Roots music pioneer Hazel Dickens has died. She was 75.
The West Virginia native was an early and acclaimed voice for the marginalized members of American society. Through her bluegrass-soaked folk, Dickens took up coal miners’ trials and addressed women’s issues—not solely out of empathy or political purpose, but because they were her issues, too. As a songwriter, instrumentalist and storyteller, she plowed a path, both as one half of duo Hazel and Alice and as a solo performer, that other women artists would gratefully follow.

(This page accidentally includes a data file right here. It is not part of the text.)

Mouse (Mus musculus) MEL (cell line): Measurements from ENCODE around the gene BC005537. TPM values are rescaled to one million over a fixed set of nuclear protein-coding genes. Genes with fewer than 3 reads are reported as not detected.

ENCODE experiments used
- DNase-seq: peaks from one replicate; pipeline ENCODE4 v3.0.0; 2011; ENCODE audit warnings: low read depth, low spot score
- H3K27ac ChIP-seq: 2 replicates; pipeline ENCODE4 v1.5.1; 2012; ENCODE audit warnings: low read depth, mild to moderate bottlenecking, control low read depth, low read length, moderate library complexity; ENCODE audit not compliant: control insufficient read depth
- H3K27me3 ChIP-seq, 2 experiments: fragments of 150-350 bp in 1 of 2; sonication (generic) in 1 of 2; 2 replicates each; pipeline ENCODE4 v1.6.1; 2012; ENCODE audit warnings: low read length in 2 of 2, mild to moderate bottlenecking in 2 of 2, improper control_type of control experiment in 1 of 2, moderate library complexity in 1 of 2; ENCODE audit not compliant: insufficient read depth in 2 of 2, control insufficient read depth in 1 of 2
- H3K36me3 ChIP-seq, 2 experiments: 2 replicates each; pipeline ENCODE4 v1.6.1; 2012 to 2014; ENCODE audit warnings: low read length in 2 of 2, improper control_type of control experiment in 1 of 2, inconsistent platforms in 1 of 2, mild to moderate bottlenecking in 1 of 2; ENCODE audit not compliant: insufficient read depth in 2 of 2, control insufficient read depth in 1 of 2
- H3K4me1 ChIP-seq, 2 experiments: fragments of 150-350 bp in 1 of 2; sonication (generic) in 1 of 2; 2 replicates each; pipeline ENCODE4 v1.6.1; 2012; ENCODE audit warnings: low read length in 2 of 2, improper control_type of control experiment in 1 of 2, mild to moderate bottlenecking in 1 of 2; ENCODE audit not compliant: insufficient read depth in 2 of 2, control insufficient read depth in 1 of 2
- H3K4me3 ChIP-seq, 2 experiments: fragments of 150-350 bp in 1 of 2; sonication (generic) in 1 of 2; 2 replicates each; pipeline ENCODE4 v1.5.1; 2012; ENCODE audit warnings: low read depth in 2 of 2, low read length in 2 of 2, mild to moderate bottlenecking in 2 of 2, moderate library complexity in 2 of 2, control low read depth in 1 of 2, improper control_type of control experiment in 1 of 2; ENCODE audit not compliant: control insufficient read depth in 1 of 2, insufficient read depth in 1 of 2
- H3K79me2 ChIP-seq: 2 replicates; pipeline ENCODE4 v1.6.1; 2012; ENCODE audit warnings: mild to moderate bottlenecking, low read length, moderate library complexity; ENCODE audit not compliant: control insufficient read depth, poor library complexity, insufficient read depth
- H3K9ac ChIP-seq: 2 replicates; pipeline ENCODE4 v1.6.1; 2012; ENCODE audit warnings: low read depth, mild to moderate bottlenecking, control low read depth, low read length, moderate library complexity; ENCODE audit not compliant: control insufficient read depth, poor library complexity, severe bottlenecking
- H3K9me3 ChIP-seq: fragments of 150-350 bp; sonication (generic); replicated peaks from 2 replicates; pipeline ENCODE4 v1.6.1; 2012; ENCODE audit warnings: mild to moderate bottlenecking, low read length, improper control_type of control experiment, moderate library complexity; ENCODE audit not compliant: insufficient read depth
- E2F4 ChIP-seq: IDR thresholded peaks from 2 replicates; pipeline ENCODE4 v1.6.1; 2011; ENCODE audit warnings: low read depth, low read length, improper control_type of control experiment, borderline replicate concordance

At SXSW 2011, Dickens was the veteran voice on BMI’s annual songwriters panel. As she delivered acoustic performances of her songs next to her co-panelists Hayes Carll and Ron Sexsmith, her vocals cut through the large room, an undiminished messenger of her inimitable high mountain soul.
Read the New York Times obituary by esteemed music writer and Dickens admirer Bill Friskics-Warren.